It’s difficult to design for the future; there are simply too many variables to consider and millions of possibilities of what could exist. What we deem appropriate now may be considered ancient and ridiculous a few years down the road. Still we try to push ourselves to utilize new technologies and imagine what our world might be like, even if it is unrealistic and impossible. And architects may be the biggest dreamers of the future among us all.

 UNStudio + EE&K proposal for the Los Angeles Union Station circa 2050 imagines a mix-use development of the area, providing a focal point for all kinds of transportation. The “green loop” strategy they developed for the site integrates transportation and outdoor park spaces, drawing on L.A.’s need for a revitalized river and park extension. An important part of the competition is preserving the historic Union Station’s building and gardens. In this case the new urban park hopes to extend the ideas of the existing station, but in a new more modern manner that is expected for the year 2050. The open air courtyards was an important gesture for the proposal as it hopes to extend the surrounding public landscape, making it assessable for everyone and creating a notable landmark. The program also utilizes L.A.’s light and climate by implementing a vertical layered strategy system and the possibility of an open-air station.

© UNStudio

With the mixed use program, the station can be expected to house a constant stream of activity and energy allowing for a pleasant experience whether day or night. The proposal takes in everyone’s traveling needs from the residents who would use the station everyday, to tourists who require an easy hassle free way to experience the city. Even though all the competitors for this competition were required to design around the possible arrival of a high-speed rail service and the traffic that may bring, UNStudio + EE&K also wanted to make the space flexible enough to accommodate other modes of transportation, such as bikes, cars, and taxis.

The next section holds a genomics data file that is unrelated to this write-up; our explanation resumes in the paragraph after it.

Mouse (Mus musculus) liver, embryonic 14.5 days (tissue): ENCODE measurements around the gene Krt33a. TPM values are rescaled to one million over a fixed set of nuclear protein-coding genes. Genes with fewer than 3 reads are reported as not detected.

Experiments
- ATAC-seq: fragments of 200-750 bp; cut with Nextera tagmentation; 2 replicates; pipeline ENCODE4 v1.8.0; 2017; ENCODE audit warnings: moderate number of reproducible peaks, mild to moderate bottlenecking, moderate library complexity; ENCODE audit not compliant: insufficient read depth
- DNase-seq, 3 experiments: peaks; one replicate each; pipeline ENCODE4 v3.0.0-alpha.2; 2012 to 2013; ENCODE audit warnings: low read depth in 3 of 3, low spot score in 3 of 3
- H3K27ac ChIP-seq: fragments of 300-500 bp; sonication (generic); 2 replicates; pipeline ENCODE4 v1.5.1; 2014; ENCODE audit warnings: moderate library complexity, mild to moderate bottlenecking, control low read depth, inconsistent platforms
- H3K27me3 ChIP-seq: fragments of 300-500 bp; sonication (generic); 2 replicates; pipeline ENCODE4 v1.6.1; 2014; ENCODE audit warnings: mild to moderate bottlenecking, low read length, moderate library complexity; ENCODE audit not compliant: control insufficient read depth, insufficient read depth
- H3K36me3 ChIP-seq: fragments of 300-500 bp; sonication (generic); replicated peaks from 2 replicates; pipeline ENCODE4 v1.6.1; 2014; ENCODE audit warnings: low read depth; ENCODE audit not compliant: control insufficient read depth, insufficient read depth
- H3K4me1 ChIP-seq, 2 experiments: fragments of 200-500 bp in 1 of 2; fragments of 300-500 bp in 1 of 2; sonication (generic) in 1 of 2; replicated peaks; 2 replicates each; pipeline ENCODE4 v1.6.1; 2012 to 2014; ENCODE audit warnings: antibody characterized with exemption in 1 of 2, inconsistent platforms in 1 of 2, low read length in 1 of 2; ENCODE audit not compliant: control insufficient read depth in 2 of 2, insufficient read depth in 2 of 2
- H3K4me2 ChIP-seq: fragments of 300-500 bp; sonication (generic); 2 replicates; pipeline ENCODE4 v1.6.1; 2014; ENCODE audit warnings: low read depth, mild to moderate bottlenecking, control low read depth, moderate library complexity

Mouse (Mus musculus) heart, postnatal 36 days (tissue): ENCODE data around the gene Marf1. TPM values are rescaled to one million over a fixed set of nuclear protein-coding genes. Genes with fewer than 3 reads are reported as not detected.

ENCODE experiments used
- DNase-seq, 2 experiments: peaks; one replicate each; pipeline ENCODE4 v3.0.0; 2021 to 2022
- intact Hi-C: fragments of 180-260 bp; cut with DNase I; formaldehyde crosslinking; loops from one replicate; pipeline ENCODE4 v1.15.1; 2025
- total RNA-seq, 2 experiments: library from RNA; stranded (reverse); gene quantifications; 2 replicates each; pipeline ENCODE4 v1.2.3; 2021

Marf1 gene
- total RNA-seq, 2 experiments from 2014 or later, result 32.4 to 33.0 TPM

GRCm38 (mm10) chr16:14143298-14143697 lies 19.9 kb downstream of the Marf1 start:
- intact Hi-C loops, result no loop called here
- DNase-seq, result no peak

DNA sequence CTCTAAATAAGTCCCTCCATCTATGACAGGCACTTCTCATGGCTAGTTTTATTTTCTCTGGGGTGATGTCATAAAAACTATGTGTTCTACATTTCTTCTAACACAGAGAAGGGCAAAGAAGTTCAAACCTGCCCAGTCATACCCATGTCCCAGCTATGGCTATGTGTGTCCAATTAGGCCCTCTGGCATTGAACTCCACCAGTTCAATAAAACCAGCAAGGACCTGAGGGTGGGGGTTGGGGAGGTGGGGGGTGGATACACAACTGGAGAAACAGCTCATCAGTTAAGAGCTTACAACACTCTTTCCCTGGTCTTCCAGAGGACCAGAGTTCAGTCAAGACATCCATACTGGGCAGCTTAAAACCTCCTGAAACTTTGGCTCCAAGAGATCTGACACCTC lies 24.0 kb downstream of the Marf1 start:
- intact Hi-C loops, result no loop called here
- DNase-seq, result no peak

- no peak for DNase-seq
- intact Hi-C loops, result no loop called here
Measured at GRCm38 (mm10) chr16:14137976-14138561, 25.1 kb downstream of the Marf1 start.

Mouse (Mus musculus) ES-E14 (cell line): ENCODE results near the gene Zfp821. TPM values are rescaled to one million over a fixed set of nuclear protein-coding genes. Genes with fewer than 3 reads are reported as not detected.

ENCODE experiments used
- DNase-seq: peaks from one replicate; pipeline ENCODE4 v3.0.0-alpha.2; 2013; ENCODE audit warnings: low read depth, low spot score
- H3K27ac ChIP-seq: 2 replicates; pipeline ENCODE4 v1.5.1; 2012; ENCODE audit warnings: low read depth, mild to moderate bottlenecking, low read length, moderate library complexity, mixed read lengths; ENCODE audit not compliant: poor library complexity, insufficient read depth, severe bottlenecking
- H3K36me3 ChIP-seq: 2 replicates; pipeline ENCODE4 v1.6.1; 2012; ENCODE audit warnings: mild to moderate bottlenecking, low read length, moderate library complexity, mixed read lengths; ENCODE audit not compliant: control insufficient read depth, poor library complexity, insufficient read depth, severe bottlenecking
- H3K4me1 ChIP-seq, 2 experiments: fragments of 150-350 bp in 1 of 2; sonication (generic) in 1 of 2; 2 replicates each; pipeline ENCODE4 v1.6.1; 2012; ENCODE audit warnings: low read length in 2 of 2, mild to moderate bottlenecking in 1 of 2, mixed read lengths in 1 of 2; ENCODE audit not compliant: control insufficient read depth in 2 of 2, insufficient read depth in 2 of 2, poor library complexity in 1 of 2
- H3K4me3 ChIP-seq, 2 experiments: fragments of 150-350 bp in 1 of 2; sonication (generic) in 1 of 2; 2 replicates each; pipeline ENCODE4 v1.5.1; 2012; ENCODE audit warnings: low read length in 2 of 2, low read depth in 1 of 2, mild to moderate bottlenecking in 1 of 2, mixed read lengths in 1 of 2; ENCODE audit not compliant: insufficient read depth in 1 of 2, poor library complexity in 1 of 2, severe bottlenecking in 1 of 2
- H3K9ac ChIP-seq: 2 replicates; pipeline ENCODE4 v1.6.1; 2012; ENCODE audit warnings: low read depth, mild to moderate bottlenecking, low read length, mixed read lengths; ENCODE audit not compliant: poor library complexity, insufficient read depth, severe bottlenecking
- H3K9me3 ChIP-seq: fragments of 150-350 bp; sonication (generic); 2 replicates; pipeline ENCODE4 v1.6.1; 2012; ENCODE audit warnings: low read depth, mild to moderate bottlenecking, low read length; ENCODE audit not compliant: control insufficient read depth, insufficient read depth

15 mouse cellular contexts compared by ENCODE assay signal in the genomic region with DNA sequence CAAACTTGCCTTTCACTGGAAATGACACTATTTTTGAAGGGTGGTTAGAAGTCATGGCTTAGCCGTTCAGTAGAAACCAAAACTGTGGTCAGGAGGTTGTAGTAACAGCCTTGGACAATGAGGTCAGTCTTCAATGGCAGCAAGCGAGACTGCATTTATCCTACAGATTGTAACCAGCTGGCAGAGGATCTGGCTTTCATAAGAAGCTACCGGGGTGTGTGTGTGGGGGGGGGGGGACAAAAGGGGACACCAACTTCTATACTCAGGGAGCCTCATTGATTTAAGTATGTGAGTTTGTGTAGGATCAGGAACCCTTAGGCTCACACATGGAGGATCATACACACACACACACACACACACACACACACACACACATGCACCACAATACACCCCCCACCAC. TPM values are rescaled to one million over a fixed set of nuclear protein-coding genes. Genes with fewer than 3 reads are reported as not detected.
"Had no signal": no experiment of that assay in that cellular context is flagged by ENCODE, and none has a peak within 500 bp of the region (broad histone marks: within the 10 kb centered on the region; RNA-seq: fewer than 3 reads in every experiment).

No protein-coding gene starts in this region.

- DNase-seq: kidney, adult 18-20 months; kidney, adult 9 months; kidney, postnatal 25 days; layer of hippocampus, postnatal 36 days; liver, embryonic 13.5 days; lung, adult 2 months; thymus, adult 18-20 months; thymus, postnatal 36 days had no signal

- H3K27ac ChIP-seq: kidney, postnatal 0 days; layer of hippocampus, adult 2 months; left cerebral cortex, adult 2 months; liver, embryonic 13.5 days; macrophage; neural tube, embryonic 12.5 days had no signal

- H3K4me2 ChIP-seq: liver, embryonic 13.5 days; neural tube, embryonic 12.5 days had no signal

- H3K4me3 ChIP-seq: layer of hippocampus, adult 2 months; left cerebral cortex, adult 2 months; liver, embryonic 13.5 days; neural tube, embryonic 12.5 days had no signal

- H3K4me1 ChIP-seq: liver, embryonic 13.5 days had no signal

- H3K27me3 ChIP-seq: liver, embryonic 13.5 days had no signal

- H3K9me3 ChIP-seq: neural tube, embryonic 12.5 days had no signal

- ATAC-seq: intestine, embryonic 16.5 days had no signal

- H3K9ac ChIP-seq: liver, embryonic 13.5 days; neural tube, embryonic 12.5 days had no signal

At this point in the design process, the financial realities and other such restraints are nonexistent as the competing architects allow their imaginations to roam, producing extremely ambitious elaborate and fanciful plans. Needless to say, by the time 2050 rolls around who knows what will ultimately amount from these visions, but it sure will be interesting to find out.

Credits
UNStudio: Ben van Berkel, Caroline Bos, Wouter de Jonge, and Imola Berczi, Aurélie Hsiao with Martin Zangerl, Stefano Rocchetti, Elisabeth Brauner, Qiyao Li

Primary Team Composition
EE&K a Perkins Eastman company: Large Scale Design
UNStudio: Architecture, Iconic Places
Jacobs: Rail and Infrastructure Engineering, Constructability
Buro Happold: Facility Engineering, Energy, Sustainability, Performance Modeling

Extended Team Composition
EE&K a Perkins Eastman company: Large Scale Design
UNStudio: Architecture, Iconic Places
RAW International: Local and Existing Architecture and Planning
Jacobs: Rail and Infrastructure Engineering, Constructability
Buro Happold: Facility Engineering, Energy, Sustainability, Performance Modeling
Fuscoe: Civil Engineering
WORKSHOP: Ken Smith Landscape Architect: Landscape Design
Patricia Smith: Landscape Architecture
The Robert Group: Public Outreach
HR&A Advisors, Inc.: Financial Planning
Kosmont Companies: Land Use & Entitlements
Pentagram: Wayfinding and Identity Branding
Historic Resources Group: Historic Preservation
KOA: Transportation Engineering
Ducibella Venter & Santore: Security
Lenax: Cost Estimating
Zuma Pacifica: Surveyor

© UNStudio

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